A case of meningo-vascular syphilis associated with bilateral anterior cerebral artery aneurysms
Syphilis is a sexually transmitted disease caused by Treponema pallidum, a bacterium of the order of spirochetes, with human beings as the only host. Recently, the drastic increase in the incidence of syphilis worldwide, especially in urban areas, led clinicians to heighten their degree of suspicion, with special regard to the presence of this infection within the HIV populations, intravenous drugs users and homosexuals. New studies may be helpful in diagnosing and managing syphilis in both its early and delayed clinical manifestations.
We report the case of a 41 years old African man who came under our observation because of the worsening of an initially undertreated headache, whose first appearance was traced by the patient about 10 years ago. Clinical examination showed the presence of mildly depressed mood, left temporal region pain and tinnitus. Brain CT/MRI showed an ambiguous left frontal lesion (Fig. 1., A-B) and a MR-angiography (MRA) revealed two aneurysms occurring at both anterior cerebral arteries (ACAs) (Fig. 1., C-D). Microbiological and histopathological data proved consistent with the hypothesis of meningovascular syphilis (Fig. 2., A-F). The patient was treated with antibiotic therapy. Follow-up at 4 months did show a stable clinical picture.
Treponema pallidum typically invades the central nervous system in secondary and later stages of syphilitic infection. Neurosyphilis can manifest through a broad spectrum of clinical features; among those, meningovascular (arteritic) syphilis represents a reasonable hypothesis in our case: it occurs, on average, 7 years after the initial infection and its pathological features consist of endarteritis with perivascular inflammation of both medium and small-calibre vessels (Heubner and Nissl-Alzheimer-type, respectively). The subsequent luminal narrowing predisposes to cerebrovascular thrombosis, ischemia, vessel occlusion and infarction. This explains why the most common presentation of meningovascular syphilis is a stroke syndrome involving the middle cerebral artery (most common) or the branches of the basilar artery (second most common). A subacute encephalitic prodrome is present, characterized by the presence of headaches, vertigo, insomnia, and psychological abnormalities such as personality change, emotional lability, insomnia, decreased memory.
Syphilis-associated aneurysms are a relatively rare finding, mostly occurring in the carotid artery, the middle cerebral artery, the anterior cerebral artery, the anterior and posterior communicating arteries and the basilar artery. To our knowledge, this the first report of 2 mycotic aneurysms involving both ACAs. Although many cases remain asymptomatic, the majority of symptomatic mycotic brain aneurysms manifest themselves through symptoms related to their rupture, such as: severe unremitting localized headaches, dizziness, seizures, altered mental status and focal neurological deficits related to subarachnoid hemorrhage. The diagnosis of brain mycotic aneurysms is based on the use of neuroimaging (non-contrast CT scans, contrast-enhanced CT angiography, MRI and conventional angiography), in the presence of predisposing infectious conditions, eventually highlighted by positive cultures of peripheral blood or the infected aneurysm wall and cerebrospinal fluid (CSF) examination.Treponemal tests such as the fluorescent treponemal antibody absorption (FTA-ABS) and the Treponema pallidum hemagglutination assay (TPHA), highly sensitive and specific in advanced-stage syphilis, can produce persistently positive results, known as ”serological scar”, that should be followed up longer due to the possible existence of other treponema reservoirs.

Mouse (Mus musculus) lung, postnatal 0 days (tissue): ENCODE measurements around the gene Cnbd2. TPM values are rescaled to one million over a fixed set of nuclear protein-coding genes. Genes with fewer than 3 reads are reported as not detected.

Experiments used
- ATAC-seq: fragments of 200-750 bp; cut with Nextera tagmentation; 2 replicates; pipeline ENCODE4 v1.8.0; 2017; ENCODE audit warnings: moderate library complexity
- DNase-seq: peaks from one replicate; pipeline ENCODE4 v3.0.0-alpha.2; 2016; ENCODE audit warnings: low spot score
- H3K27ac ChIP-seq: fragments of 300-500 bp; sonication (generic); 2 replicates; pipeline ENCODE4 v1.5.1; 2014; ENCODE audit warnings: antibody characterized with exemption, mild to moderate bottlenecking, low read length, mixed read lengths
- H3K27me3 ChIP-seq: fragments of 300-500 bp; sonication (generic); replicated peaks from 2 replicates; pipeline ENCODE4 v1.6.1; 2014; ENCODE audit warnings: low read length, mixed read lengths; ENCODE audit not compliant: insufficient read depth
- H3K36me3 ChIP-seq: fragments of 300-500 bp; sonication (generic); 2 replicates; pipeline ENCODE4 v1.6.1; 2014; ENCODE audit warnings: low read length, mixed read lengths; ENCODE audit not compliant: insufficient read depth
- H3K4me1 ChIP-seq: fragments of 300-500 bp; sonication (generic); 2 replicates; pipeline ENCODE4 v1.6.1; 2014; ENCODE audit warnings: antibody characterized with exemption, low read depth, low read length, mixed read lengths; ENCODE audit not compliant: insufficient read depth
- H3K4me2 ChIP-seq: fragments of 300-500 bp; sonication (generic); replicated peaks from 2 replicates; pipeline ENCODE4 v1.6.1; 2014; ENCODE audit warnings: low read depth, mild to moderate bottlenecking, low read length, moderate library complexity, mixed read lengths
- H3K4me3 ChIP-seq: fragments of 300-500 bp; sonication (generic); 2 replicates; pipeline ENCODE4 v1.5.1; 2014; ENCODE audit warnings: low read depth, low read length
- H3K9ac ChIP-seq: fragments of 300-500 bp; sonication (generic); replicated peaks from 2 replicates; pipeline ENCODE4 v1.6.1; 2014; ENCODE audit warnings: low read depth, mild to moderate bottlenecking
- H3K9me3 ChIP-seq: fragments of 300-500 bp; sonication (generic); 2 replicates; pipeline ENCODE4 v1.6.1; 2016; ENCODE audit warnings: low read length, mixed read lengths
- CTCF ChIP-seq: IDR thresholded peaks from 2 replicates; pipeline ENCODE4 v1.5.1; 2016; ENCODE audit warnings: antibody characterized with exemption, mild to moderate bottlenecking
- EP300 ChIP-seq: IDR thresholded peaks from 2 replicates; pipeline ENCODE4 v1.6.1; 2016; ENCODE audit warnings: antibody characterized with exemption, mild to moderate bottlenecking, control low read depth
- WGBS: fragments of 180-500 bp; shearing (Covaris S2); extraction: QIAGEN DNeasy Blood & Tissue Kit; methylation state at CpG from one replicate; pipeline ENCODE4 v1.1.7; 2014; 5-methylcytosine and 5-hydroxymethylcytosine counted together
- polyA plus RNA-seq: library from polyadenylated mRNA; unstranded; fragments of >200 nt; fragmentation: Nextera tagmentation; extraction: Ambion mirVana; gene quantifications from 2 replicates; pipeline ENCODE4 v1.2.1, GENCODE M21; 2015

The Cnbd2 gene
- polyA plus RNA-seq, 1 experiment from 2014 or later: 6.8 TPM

The treatment of intracranial infectious aneurysms remains controversial and highly individualized, because of the lack of clear standards to guide clinical decision making. The conservative management (that we opted for) is indicated for patients with unruptured aneurysms and/or with high surgical risk and consists of a 4-6 weeks lasting antimicrobial therapy.Then, the patient must be followed with serial angiography to monitor the stability of the aneurysms. Alternatively, the definitive treatment of ruptured aneurysms relies on surgical clipping (young, symptomatic patients with accessible aneurysms), endovascular coiling (surgically inaccessible or multiple aneurysms, at high surgical risk), trapping via either modalities.
A Singular Case of Neurosyphilis Manifesting Through a Meningovascular Chronic Inflammatory Process in Association with the Occurrence of Two Aneurysms Involving the Distal A2 Segment of Both Anterior Cerebral Arteries: A Case Report and Review of the Literature.
Bagatti D, Mazibrada J, Ligarotti GK, Nazzi V, Franzini A.
World Neurosurg. 2015 Nov 5